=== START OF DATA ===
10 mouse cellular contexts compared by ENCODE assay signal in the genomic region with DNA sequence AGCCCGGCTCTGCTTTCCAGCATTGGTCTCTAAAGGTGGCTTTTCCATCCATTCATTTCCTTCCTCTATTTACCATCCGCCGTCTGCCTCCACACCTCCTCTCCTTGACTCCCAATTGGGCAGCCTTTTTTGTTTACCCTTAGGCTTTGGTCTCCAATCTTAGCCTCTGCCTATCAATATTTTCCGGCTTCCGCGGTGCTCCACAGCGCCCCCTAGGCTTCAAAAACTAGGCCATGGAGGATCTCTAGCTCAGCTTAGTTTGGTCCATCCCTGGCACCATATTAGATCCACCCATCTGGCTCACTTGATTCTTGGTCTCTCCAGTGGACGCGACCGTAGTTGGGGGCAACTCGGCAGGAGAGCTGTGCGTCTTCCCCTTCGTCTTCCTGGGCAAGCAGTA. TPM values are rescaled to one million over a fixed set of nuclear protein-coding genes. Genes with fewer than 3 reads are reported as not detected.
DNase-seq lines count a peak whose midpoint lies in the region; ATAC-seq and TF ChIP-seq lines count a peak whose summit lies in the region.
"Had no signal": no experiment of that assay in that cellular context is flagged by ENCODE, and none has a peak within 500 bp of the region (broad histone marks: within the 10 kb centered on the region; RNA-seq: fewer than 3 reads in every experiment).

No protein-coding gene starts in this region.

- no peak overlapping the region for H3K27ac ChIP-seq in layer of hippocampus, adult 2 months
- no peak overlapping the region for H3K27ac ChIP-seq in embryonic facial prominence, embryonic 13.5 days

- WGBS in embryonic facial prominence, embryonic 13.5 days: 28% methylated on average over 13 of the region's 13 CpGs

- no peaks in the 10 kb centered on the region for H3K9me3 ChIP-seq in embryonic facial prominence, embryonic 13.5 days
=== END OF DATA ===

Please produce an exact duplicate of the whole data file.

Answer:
10 mouse cellular contexts compared by ENCODE assay signal in the genomic region with DNA sequence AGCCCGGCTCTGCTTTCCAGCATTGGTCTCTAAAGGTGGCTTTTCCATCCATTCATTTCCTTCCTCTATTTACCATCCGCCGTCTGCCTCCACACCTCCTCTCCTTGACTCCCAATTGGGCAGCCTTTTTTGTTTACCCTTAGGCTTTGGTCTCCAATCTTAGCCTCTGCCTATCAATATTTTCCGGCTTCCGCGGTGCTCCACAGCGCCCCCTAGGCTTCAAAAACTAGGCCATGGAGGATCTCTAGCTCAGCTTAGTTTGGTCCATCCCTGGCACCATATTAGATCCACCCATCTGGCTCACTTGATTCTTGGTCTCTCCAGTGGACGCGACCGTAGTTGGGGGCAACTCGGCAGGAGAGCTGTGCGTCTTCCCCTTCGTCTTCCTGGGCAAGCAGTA. TPM values are rescaled to one million over a fixed set of nuclear protein-coding genes. Genes with fewer than 3 reads are reported as not detected.
DNase-seq lines count a peak whose midpoint lies in the region; ATAC-seq and TF ChIP-seq lines count a peak whose summit lies in the region.
"Had no signal": no experiment of that assay in that cellular context is flagged by ENCODE, and none has a peak within 500 bp of the region (broad histone marks: within the 10 kb centered on the region; RNA-seq: fewer than 3 reads in every experiment).

No protein-coding gene starts in this region.

- no peak overlapping the region for H3K27ac ChIP-seq in layer of hippocampus, adult 2 months
- no peak overlapping the region for H3K27ac ChIP-seq in embryonic facial prominence, embryonic 13.5 days

- WGBS in embryonic facial prominence, embryonic 13.5 days: 28% methylated on average over 13 of the region's 13 CpGs

- no peaks in the 10 kb centered on the region for H3K9me3 ChIP-seq in embryonic facial prominence, embryonic 13.5 days